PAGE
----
The Efficacy of Group-Cognitive Behavior Therapy for Patients with Bipolar Disorder Based on Psychological BehaviorismJae Woo Park1 and Kee Hwan Park2*
- *Corresponding Author:
- Kee Hwan Park
Ph.D., Department of Psychology
College of Social Science
The Catholic University of Korea
Bucheon, South Korea
E-mail: [email protected]
Received date: December 07, 2016; Accepted date: December 23, 2016; Published date: December 26, 2016
Citation: Park JW, Park KH (2017) The Efficacy of Group-Cognitive Behavior Therapy for Patients with Bipolar Disorder Based on Psychological Behaviorism. J Depress Anxiety 6:257. doi:10.4172/2167-1044.1000257
Copyright: © 2016 Park JW, et al. This is an open-access article distributed under the terms of the Creative Commons Attribution License, which permits unrestricted use, distribution, and reproduction in any medium, provided the original author and source are credited.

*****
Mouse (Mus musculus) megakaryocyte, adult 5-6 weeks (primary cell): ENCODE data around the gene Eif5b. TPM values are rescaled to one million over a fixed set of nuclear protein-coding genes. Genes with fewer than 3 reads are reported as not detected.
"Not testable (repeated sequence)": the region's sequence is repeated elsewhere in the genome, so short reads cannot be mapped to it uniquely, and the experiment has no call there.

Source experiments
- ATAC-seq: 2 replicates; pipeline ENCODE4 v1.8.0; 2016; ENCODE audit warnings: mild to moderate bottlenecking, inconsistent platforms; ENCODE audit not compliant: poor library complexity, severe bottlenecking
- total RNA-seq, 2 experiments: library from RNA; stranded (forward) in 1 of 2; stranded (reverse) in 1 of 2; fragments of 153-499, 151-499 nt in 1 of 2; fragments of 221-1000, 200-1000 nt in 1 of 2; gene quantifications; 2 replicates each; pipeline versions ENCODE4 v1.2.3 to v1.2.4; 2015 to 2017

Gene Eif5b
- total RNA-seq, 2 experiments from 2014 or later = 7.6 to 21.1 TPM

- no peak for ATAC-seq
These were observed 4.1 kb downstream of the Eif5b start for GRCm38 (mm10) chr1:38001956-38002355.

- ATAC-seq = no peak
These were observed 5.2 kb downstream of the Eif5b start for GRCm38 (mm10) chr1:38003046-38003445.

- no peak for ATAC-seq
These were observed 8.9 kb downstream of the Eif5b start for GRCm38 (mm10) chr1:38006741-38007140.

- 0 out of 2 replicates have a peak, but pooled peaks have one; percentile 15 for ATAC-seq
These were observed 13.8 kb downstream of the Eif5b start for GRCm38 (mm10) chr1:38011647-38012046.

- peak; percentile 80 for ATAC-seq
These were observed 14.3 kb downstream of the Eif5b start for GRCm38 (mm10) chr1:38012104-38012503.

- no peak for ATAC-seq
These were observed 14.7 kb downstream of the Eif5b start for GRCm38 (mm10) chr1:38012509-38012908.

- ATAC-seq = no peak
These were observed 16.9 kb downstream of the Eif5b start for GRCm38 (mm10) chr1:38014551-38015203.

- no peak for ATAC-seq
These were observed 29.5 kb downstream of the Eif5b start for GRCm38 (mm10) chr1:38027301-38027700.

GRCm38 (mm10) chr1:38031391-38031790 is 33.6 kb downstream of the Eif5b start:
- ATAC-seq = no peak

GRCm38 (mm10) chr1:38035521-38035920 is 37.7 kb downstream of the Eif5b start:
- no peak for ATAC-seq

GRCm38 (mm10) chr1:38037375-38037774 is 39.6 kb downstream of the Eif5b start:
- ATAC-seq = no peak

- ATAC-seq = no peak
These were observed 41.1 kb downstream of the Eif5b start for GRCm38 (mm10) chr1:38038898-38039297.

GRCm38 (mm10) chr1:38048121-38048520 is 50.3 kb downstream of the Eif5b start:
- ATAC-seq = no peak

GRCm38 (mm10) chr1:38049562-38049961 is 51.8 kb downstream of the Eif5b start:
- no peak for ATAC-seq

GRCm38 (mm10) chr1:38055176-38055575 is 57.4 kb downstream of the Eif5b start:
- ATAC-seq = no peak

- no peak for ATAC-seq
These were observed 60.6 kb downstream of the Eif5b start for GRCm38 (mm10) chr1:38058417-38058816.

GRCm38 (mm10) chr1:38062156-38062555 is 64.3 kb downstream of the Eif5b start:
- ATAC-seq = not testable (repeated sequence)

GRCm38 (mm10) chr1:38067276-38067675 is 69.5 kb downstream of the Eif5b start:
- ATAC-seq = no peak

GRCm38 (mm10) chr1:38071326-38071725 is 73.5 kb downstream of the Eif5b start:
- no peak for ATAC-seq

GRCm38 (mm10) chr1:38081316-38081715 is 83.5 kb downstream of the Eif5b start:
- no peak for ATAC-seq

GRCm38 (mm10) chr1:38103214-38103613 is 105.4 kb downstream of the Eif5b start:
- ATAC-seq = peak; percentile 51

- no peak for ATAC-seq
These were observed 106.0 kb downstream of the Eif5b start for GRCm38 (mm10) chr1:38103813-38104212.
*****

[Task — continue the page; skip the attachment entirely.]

The study’s aim was to conduct group Cognitive Behavior Therapy (CBT) for patients with bipolar I disorder (n=11) and test its efficacy. All subjects didn’t have manic or depressive episode fully met DSM-5 criteria and they are all under proper medication as a maintenance treatment. The intervention was administered to ameliorate eight psychosocial factors, as measured by the Bipolar Disorder Etiology Scale, which was administered with the Korean versions of the Young Mania Rating Scale and Beck Depression Inventory before and after the intervention. The same measuring procedures were followed with a waiting-list control group (n=14). Subjects were not assigned with fully randomized method, however there is no significant differences in baseline measurement. Manic emotional response, lack of social skills, pursuit of short-term pleasure, and lack of problem solving-skills decreased significantly, but lack of support, sleep problems, antidepressant side effects, and positive arousal to threats did not change significantly in the intervention group. Significant reductions in residual depressive and manic symptoms were found during their maintenance medication periods. Even in the absence of florid manic symptoms, interventions to ameliorate the manic emotional response should be used.